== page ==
Etiological factors for volvulus may be alterations in intestinal motility and excessive gas formation (Sharma et al., 2003) with concurrent jerks or falls on ground. History disclosed that animal was fed on more amounts of concentrates and lush green fodder for high milk yield and concurrent hyper motility of intestines might have predisposed to volvulus. The initial signs included anorexia, colic, kicking at belly, paddling of limbs in recumbency, frequent getting up and lying down which subsided after 2 days which might be attributed to stimulation of autonomic nervous system distended cranial loops of obstruction with chyle and fluids (Papadopoulos et al., 1985). Frequent passing of small quantity of dung and in later stages passing mucous and blood coated dung were also reported by Sharma et al. (2003). The obstruction was at distal jejunal region which is common site of obstruction (Constable et al., 1997).

Constable et al. (1997) reported, that the resected length of intestine was at range of 15cm-3.8 m. In this case, the length of obstructed intestine was about 3.5 feet shorter length of volvulus could be attributed to a larger amount of mesenteric fat and lesser degree of rotation of intestine around mesenteric axis as opined by Anderson et al. (1993) owing to early lactation and concurrent flushy feeding. At the point of adhesion and before the obstruction, luminal wall became thin due to ischemia, decomposition of ingesta and distension which led to leakage of ingesta into peritoneum causing peritonitis. Metronidazole was used to counteract anaerobic bacteria and adhesion formation. The animal was rehydrated before and after surgery with more of electrolyte solutions like Ringers lactate and Calcium borogluconate as cases usually suffers from hypochloremic, hypokalemic and hypocalcaemic metabolic alkalosis as stated by Peshin et al. (1993). The animal passed loose dung after 4 hrs of surgery indicating good peristaltic activity of intestines. By 3rd day, it started taking feed. It was concluded that survival in present case might be attributed to early presentation, adequate pre and post operative fluid and anti bacterial therapy.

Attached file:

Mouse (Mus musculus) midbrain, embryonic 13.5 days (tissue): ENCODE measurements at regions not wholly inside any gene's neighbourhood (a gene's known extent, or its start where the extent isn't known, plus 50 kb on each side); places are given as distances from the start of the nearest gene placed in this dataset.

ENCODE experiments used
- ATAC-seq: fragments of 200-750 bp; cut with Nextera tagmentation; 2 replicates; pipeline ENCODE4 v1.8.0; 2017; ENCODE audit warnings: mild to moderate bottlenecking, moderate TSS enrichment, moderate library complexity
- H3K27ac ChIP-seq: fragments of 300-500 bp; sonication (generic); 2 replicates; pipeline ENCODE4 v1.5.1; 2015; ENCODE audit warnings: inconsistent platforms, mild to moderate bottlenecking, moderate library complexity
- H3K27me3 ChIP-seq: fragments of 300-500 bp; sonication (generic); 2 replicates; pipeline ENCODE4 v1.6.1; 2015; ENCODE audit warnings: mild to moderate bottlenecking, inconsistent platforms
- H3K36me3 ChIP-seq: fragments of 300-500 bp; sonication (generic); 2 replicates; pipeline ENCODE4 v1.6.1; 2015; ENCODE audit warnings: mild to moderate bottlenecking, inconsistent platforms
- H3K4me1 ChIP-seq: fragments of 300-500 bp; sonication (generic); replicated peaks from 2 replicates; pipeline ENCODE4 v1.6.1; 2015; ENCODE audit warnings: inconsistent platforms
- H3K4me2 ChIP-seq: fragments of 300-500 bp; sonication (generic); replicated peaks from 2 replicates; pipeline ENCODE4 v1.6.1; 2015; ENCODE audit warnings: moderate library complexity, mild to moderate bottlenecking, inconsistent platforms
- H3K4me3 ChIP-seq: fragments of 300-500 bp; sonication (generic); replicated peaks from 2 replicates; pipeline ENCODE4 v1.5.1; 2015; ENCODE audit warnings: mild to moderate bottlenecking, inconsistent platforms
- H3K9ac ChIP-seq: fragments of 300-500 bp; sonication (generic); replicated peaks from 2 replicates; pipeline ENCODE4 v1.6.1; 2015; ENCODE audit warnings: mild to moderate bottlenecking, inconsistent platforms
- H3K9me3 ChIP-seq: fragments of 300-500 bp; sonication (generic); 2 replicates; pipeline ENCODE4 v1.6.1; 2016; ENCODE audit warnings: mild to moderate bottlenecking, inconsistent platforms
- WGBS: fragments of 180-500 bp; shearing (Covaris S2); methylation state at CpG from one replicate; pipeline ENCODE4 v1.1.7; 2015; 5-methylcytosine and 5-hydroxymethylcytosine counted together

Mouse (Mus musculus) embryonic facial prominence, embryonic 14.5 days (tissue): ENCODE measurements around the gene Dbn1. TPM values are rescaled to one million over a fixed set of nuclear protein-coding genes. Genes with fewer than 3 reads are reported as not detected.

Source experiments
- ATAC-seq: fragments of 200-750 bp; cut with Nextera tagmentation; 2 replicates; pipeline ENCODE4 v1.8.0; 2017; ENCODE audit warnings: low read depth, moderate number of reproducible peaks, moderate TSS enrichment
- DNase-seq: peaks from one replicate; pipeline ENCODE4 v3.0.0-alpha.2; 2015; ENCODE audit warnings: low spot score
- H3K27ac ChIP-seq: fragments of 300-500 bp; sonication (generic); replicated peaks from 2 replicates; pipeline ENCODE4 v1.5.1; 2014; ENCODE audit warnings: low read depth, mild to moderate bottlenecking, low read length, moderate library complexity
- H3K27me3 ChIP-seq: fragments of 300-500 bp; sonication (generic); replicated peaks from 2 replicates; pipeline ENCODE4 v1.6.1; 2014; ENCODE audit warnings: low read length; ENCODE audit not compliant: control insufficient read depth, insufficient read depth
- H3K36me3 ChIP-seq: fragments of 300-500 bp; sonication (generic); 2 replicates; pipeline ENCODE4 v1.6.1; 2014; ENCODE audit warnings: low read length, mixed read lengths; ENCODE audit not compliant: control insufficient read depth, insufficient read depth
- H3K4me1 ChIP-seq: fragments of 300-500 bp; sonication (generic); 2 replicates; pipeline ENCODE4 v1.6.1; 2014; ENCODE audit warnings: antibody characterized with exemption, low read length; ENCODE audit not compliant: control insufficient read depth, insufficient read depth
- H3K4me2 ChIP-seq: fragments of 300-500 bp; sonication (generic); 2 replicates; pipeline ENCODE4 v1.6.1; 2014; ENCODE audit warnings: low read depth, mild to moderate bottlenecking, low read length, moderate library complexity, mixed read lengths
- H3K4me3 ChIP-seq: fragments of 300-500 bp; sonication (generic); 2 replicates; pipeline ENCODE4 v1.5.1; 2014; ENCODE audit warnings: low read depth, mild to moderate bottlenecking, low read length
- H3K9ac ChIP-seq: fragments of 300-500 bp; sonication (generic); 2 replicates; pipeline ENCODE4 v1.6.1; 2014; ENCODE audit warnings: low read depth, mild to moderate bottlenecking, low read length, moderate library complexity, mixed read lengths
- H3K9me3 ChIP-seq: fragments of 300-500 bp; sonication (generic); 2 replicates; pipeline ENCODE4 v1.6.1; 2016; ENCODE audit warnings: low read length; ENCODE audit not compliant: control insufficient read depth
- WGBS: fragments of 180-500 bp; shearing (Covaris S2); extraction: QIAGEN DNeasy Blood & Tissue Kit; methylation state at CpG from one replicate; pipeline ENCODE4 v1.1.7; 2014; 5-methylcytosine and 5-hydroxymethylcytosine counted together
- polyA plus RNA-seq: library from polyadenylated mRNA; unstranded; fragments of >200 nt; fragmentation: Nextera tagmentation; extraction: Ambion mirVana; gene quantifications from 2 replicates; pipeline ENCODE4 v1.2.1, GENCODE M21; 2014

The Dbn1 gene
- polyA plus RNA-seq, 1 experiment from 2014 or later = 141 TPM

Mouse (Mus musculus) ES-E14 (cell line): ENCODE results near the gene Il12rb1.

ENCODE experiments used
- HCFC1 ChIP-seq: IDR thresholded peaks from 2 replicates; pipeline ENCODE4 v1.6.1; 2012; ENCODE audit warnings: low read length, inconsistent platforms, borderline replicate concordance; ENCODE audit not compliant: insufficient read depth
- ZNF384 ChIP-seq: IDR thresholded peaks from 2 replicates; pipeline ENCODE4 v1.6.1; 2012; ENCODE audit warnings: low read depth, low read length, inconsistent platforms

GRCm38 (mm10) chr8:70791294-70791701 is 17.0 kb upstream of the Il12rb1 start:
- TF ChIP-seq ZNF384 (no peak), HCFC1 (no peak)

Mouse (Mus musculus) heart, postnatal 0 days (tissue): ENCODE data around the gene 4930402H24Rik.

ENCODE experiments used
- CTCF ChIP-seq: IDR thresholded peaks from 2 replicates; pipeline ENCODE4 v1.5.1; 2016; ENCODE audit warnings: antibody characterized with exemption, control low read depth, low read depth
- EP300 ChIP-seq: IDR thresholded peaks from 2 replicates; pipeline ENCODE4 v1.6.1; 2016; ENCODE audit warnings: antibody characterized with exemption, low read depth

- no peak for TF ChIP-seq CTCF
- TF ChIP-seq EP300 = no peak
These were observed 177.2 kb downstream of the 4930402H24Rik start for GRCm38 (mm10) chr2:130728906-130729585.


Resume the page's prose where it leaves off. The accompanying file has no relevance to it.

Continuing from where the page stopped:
Anderson, D.E., Constable, P.D., Jean G.S. and Hull, B.L. (1993). Small intestinal volvulus in cattle: 35 cases (1967-1992). J. Am. Vet. Med. Assoc. 203: 1178-83.

Constable, P.D., Jean, G.S., Hull, B.L., Rings, D.M., Morin, D.E. and Nelson, D.R. (1997). Intussusception in cattle: 336 cases (1964-1993). J. Am. Vet. Med. Assoc. 210: 531-36.

Dharmaceelan, S., Rajendran, N., Nanjappan, K., Subramanian, K. and Balasubramaniam, G.A. (2012). Incidence of gastro intestinal obstruction in a Teaching Veterinary Hospital of Tamil Nadu. India. Inter. J. Vet. Sci. 1: 112-14.

Krishnamurthy, D., Gera, K.L., Singh, J. and Nigam, J.M. (1980). Experimental strangulated intestinal obstruction in buffalo calves. Peritoneal fluid and blood/ serum alterations. Ind. Vet. J. 52: 155-59.

Makhdoomi, D.M., Singh, A.P., Singh, M. and Krishnamurthy, D. (1995). Intestinal obstruction in ruminants: A review. Ind. J. Vet. Sur. 16 : 81-88.

Moll, H.D., Juzwaik, J.S., Santschi, E.M. and Slone, D.E. (1991). Small intestine volvulus as a complication of inguinal hernia in two horses. J. Am. Vet. Med. Assoc. 198: 1413-14.

Papadopoulos, P., Raptopoulos, D., Dassidis, A. and Tsimpoulos, G. (1985). Zbl. Vet. Med. A. 32: 276-88.

Peshin, P.K., Singh, J. and Tyagi, R.P.S. (1993). General Surgical Considerations and Fluid therapy. In Ruminant Surgery, Ed. by Tyagi RPS and Singh J, CBS Publishers and distributors, New Delhi, p. 40.

Radostits, O.M., Gay, C.C., Hinchcliff, K.W. and Constable, P.D. (2006). Veterinary Medicine--A Textbook of the Diseases of Cattle, Horses, Sheep, Pigs and Goats. Elsevier Publications, Philadelphia, p. 376.

Sharma, A., Kumar, U., Gupta, A. and Ryot, K.D. (2003). Clinical observations on intestinal obstruction in cattle A field study of 12 cases. Ind. Vet. J. 80: 265-67.

(a)--Brand of Intas Animal Health, Ahmedabad

G. Kamalakar (1), V. Devi Prasad (2) and R. Mahesh (3)

College of Veterinary Science Sri Venkateswara Veterinary University (SVVU) Proddatur District YSR Kadapa--516360 (Andhra Pradesh)

(1.) Assistant Professor and Corresponding author. E-mail:

(2.) Associate Professor

(3.) Assistant Professor
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Title Annotation:Short Communication
Author:Kamalakar, G.; Prasad, V. Devi; Mahesh, R.
Publication:Intas Polivet
Geographic Code:9INDI
Date:Jan 1, 2016